How social movements are rooted in specific places has been of interest to scholars of collective action, as well as geography and sociology generally. Social movements, in general, are characterized by the sustained mobilization of people sharing social or political aims. The characteristics of cities, as distinct from rural geographies, play a role in the development of urban social movements, offering concentrations and a diversity of people, resources, and power. Academic literature on the topic examines how cities are conducive to, or constrain, the development of social movements. Although the term urban social movement first appears in scholarly literature in 1972, cities have been key sites of contention at least since industrialization in the 1800s. Cities remained prominent throughout the rise of new social movements and transnational summit protests. In more recent decades, networked movements such as Occupy have renewed questions about inequalities and the right to the city. In short, cities are both a prominent focus and locus of contention. This bibliography focuses on academic literature on the city as the locus and focus of social movements, aiming to provide a selection rather than a comprehensive list. Other, not specifically urban aspects of transnational and domestic social movements are covered in other Oxford Bibliographies articles. This bibliography pays particular attention to works which impacted debates in the field, including contrasting perspectives, as well as diverse methodological approaches.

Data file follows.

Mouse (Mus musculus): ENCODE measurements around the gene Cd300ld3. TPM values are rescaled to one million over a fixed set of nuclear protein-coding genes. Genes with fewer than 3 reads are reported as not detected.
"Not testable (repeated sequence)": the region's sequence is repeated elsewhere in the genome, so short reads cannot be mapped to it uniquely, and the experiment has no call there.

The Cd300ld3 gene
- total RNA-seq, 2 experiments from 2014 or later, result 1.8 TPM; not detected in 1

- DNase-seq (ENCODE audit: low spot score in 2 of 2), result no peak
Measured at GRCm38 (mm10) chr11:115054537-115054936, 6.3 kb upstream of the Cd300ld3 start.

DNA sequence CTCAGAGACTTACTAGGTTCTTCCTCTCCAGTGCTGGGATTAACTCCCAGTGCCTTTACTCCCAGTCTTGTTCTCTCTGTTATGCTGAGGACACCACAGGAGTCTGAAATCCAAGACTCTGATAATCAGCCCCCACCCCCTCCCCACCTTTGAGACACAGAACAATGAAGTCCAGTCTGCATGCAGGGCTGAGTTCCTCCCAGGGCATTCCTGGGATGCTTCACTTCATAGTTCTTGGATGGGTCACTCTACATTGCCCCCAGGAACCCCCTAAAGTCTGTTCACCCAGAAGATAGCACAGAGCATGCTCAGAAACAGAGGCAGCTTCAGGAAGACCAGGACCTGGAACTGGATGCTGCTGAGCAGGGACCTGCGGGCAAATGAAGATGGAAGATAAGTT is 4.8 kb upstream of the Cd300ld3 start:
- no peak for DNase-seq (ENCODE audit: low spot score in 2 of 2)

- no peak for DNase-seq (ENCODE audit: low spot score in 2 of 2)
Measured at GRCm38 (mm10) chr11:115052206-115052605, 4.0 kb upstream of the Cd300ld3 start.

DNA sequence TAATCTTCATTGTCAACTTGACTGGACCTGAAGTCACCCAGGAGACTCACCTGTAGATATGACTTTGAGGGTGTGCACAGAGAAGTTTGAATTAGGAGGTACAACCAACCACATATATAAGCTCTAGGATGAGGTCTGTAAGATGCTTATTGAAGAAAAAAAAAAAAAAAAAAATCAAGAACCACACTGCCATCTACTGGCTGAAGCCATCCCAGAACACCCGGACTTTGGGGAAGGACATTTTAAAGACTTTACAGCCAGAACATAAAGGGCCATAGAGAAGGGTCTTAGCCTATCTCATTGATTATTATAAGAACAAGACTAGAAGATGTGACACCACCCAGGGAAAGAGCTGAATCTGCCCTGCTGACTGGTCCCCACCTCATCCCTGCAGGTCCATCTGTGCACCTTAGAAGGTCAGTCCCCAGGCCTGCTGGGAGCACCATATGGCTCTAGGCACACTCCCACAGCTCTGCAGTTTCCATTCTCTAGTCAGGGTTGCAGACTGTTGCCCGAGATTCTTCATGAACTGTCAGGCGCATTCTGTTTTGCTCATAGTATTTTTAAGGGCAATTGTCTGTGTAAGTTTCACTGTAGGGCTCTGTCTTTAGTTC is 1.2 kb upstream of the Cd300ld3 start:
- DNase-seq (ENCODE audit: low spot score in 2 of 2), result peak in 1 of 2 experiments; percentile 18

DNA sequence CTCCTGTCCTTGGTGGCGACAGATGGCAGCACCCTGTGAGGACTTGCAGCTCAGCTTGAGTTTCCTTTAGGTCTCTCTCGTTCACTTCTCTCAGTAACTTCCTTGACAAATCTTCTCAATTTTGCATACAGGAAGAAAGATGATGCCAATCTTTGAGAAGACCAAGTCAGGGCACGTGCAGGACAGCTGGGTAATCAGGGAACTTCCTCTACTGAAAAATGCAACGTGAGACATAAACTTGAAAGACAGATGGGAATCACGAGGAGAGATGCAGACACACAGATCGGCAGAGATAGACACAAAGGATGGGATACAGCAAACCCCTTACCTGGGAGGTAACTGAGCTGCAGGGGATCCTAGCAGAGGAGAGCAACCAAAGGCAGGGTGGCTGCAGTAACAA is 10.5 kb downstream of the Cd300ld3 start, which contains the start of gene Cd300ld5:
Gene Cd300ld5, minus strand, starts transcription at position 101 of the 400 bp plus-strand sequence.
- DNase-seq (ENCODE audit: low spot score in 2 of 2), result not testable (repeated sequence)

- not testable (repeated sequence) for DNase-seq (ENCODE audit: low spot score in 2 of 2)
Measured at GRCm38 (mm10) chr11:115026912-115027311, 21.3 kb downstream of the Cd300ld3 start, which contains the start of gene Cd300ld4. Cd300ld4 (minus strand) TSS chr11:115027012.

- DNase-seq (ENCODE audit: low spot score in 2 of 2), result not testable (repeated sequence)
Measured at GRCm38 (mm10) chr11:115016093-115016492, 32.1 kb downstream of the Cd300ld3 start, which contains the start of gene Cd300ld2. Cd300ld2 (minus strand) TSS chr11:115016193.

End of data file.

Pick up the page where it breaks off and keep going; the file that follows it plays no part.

Foundational to understanding the city as a site of contention remain Lefebvre 1968 and Lefebvre 1974 on the relationship between space and politics. Castells 1983 has been seminal in the formation of theory on urban social movements (see also Castells 1972 under Geographic Areas), sparking further theorization as in Pickvance 1975 and Lowe 1986. Building on these works, Harvey 2008 and Sassen 2011 theorize cities as a focus of contention and as a locus for understanding contention, for instance with regard to class conflict as shown in Assies 1999 and economic policies in Fainstein and Fainstein 1985, globalization in Hamel, et al. 2000, and networks in Diani 2015. Sampson 2012 examines how life is shaped by space generally, and cities specifically.
Assies, Willem. “Theory, Practice and ‘External Actors’ in the Making of New Urban Social Movements in Brazil.” Bulletin of Latin American Research 18.2 (1999): 211–226.
Many new social movements rose in Brazil in the 1970s, which Assies explains in terms of class disparities, showing how the emerging middle class became politicized.
Castells, Manuel. The City and the Grass-Roots: A Cross-Cultural Theory of Urban Social Movements. London: Edward Arnold, 1983.
A radical critique to what he perceived as a lack of empiricism in urban studies, Manuel Castells set out to reinvigorate investigations of the contestation of social conditions in empirical cases such as the Paris commune, San Francisco Latino and gay communities, and squatters in Latin America. In doing so, he put urban social movements at the center of understanding the creation of political and cultural alternatives.